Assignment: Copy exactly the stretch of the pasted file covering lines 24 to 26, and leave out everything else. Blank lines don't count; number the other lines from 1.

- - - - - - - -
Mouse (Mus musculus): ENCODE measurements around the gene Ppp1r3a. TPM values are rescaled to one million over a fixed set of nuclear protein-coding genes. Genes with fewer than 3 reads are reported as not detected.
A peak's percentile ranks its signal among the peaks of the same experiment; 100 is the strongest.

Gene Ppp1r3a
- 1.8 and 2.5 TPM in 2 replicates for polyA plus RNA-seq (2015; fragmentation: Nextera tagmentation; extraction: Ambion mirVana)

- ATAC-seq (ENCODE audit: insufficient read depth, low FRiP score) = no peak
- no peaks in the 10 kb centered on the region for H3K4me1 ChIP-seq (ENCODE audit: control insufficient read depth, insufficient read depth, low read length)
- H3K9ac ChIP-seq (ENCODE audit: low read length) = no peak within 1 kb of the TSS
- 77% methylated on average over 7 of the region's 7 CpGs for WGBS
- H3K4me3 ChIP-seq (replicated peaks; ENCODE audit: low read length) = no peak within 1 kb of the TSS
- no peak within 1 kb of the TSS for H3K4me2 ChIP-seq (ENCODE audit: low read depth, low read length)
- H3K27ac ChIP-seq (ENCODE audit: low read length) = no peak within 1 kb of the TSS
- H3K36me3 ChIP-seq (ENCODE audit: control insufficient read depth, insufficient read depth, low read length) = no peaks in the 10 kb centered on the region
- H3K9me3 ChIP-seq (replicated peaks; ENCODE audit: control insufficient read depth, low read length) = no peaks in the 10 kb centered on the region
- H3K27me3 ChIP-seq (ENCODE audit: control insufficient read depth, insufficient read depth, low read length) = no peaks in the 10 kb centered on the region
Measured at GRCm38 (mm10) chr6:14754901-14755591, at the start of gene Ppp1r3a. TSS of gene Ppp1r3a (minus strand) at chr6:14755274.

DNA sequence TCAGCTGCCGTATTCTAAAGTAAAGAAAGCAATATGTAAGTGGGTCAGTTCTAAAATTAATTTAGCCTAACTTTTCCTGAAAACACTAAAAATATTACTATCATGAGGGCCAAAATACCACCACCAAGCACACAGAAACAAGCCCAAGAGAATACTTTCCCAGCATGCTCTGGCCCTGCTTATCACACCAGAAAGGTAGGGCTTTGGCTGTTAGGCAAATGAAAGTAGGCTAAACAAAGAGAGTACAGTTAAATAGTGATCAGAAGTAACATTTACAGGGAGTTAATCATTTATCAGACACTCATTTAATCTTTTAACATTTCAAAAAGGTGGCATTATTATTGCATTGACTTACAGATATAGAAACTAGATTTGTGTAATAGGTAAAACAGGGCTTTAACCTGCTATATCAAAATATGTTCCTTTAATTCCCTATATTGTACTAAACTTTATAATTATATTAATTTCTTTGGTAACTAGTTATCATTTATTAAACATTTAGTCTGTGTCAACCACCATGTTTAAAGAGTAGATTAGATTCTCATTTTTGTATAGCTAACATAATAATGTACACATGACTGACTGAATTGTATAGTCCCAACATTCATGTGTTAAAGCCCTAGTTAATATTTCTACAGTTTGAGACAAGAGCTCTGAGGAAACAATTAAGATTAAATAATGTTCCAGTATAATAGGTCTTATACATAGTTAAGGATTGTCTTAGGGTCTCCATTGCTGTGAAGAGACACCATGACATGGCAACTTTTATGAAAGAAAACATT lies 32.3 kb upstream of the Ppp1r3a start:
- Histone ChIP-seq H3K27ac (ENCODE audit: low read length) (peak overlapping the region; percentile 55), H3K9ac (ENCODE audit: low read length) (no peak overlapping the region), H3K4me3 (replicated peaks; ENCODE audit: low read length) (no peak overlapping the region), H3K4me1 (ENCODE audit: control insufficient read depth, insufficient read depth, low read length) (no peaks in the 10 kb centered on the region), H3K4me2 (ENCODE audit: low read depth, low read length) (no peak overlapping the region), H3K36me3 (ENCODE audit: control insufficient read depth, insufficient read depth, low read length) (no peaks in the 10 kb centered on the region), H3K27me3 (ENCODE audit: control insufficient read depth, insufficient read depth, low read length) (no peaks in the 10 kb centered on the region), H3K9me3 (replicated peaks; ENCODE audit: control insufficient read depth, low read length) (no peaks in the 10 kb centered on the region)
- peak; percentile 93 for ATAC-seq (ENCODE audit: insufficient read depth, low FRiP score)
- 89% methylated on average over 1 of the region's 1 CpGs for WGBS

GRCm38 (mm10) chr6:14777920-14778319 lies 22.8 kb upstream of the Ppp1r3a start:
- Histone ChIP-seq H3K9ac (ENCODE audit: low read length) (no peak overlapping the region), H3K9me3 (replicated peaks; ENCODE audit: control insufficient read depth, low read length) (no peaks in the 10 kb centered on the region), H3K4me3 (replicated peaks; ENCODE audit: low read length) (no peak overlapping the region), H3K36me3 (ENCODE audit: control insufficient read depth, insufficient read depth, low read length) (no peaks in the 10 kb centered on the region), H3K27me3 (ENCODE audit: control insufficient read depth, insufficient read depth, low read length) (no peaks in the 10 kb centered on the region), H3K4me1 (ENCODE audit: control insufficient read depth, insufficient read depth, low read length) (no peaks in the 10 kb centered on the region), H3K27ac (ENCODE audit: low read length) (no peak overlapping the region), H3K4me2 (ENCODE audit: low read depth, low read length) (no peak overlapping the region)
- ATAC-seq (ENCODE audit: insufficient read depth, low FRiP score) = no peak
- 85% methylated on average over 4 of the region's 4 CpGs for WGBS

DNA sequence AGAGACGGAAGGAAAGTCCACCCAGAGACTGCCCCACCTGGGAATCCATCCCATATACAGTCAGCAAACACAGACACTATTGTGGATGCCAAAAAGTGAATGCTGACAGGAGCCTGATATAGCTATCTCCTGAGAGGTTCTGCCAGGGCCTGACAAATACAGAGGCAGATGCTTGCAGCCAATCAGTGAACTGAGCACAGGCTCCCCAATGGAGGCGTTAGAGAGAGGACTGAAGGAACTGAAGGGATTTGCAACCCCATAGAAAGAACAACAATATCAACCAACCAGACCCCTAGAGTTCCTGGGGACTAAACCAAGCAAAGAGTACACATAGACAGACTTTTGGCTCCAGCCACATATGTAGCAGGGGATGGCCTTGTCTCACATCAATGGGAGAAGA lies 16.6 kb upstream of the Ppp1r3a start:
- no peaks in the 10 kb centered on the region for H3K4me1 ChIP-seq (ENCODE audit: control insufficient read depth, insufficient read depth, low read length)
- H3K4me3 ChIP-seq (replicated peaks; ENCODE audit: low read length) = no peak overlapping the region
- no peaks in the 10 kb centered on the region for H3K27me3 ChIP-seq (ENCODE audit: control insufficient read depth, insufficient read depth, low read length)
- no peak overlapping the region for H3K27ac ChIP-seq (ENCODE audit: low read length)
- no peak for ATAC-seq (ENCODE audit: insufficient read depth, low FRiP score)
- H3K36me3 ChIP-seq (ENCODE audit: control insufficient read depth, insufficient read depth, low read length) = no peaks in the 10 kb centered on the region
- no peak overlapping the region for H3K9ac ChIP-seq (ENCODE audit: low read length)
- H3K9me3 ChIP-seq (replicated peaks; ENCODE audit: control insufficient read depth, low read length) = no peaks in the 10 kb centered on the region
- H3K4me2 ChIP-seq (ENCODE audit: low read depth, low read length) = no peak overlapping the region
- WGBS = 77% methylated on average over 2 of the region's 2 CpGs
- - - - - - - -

DNA sequence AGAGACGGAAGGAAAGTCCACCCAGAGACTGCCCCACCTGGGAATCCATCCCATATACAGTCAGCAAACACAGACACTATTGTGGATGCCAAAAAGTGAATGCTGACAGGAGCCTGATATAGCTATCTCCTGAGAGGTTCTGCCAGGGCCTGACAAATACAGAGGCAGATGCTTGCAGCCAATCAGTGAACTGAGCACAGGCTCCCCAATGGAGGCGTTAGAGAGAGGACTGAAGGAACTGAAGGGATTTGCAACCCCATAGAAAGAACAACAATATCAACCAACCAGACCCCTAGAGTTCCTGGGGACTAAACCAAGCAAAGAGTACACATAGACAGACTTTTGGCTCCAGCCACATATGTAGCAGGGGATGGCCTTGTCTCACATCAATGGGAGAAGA lies 16.6 kb upstream of the Ppp1r3a start:
- no peaks in the 10 kb centered on the region for H3K4me1 ChIP-seq (ENCODE audit: control insufficient read depth, insufficient read depth, low read length)
- H3K4me3 ChIP-seq (replicated peaks; ENCODE audit: low read length) = no peak overlapping the region